Friday, December 12, 2014

Garbage collection and purity

One of my favorite things in language design is when a high-level language feature lets you change your low-level runtime system in interesting ways. In this post, I'll talk about one such idea, which I probably won't have the time to work out in detail any time soon, but which is pretty enough that I want to offer it to the interweb.

In 2004, David Bacon, Perry Cheng, and V.T. Rajan published their paper A Unified Theory of Garbage Collection, which showed that tracing collectors and reference counting were the two extreme ends of a spectrum of memory management strategies.

Consider Cheney's two-space collector. When performing a garbage collection, it will start with the root objects, copy them from old-space to new-space, and then recursively traverse the objects reachable from the roots, moving them from old-space to new-space as it goes.

An important property of Cheney's algorithm is that it never touches any object that needs to be freed; it only follows pointers from live objects to live objects.

On the other hand, consider the naive reference counting algorithm. When the reference count on an object goes to zero, the algorithm will decrement the reference counts of everything the object points to, recursively invoke itself on all of the objects whose reference counts also went to zero, and then free the original object.

Bacon, Cheng and Rajan observed that this reference counting algorithm has the opposite property as Cheney's algorithm -- it only traverses dead objects, and never follows a pointer inside a live object.

When object lifetimes are very short, tracing collectors beat reference counting, because very few objects will be live at gc time, and tracing only follows live objects. On the other hand, when object lifetimes are very long, reference counting wins, because very few objects are dead at each collection, and reference counting only follows dead objects.

So (a) the best memory management strategy to use depends on the lifetime of the object in question, and (b) every memory management algorithm can be seen as a hybrid of reference counting and tracing, based on which objects it chooses to follow.

In 2003, Stephen Blackburn and Kathryn Mckinley gave an incredibly slick application of this idea in their paper Ulterior Reference Counting. (Yes, the chronology is backwards: research is asynchronous.)

Most production garbage collectors are based on what is called "the generational hypothesis". This says that in typical programs, most objects have a very short lifetime, and only a few have a long lifetime. So it's a good idea to allocate objects into a region of memory called "the nursery", and when it fills up, to copy live objects out of it. Because of the generational hypothesis, most objects in the nursery will be dead, and so collecting the nursery will be very fast.

Blackburn and McKinley observed that the generational hypothesis also implies that if an object survives a young collection, it's likely to live for a very long time. So in their algorithm, they have a nursery as usual for tracing collectors. But for objects copied out of the nursery, they use reference counting. That is, for objects likely to have a short lifetime, they use tracing, and for objects likely to have a long lifetime, they use reference counting!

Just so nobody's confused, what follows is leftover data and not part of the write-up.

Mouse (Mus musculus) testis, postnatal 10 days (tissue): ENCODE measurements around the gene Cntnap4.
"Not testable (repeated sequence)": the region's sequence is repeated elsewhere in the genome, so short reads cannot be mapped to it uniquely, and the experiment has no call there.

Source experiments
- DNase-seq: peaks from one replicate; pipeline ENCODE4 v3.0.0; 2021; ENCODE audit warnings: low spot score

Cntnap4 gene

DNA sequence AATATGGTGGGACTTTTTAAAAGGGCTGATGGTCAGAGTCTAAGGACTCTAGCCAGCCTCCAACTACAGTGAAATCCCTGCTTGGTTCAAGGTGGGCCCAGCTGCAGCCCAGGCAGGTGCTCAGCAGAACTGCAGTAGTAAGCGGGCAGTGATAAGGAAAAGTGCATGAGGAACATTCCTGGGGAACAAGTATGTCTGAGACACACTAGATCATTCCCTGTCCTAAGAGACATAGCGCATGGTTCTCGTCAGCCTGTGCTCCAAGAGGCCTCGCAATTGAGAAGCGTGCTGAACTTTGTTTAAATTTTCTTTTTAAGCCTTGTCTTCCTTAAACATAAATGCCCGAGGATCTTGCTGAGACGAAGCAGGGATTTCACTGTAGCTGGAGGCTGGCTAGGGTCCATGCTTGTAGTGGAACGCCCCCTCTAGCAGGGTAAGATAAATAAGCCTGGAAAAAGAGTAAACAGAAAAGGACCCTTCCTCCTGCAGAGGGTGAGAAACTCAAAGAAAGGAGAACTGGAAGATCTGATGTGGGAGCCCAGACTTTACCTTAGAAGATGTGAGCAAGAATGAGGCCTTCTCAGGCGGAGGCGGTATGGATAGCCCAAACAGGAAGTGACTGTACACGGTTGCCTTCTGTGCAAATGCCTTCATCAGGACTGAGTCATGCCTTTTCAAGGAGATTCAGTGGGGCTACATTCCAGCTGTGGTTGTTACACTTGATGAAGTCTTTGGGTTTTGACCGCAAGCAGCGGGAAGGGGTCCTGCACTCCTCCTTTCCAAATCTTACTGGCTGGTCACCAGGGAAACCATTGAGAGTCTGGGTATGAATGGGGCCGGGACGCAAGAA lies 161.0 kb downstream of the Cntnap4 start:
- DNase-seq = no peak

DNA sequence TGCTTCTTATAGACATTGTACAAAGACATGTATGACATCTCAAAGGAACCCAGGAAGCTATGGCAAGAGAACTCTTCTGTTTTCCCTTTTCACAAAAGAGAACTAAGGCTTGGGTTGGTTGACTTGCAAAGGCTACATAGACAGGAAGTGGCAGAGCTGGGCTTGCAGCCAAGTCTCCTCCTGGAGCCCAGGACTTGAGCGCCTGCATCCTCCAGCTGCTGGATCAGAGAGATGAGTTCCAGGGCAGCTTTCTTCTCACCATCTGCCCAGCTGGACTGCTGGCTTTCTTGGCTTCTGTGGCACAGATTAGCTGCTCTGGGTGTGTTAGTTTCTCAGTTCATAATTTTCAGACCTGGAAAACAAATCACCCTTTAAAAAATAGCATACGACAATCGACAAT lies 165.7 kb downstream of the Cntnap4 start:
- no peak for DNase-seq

Now, if you're a functional programmer, the mere mention of reference counting very likely rings some alarm bells --- what about cycles? Reference counting is, after all, notorious for its inability to handle cyclic data.

Blackburn and McKinley handle this issue with a backup mark-and-sweep algorithm that is periodically run on the old generation. But wouldn't it be nice if we could just know that there isn't any cyclic data in the heap? Then we could do away with the backup collector, and implement a very simple "trace young, reference count old" collector.

Surprisingly, this is possible! If we program in a pure functional language, then under the usual implementation strategies, there will never be nontrivial cycles in the heap. The only way a cyclic reference could occur is in the closure of a recursive function definition, and we can simply mark such recursive pointers as something the gc doesn't need to follow.

So a very high-level property (purity) seems to imply something about our low-level runtime (the gc strategy strategy)! Proving this works (and benchmarking it) is something I don't have room on my plate for, but it's something I wish I could do...

Tuesday, December 9, 2014

Quote of the Day

From the introduction to Jean-Louis Krivine's paper, Realizability Algebras: A Program to Well-Order $\mathbb{R}$:
Indeed, when we realize usual axioms of mathematics, we need to introduce, one after the other, the very standard tools in system programming: for the law of Peirce, these are continuations (particularly useful for exceptions); for the axiom of dependent choice, these are the clock and the process numbering; for the ultrafilter axiom and the well ordering of $\mathbb{R}$, these are no less than read and write instructions on a global memory, in other words assignment.
A better example of consilience I cannot imagine!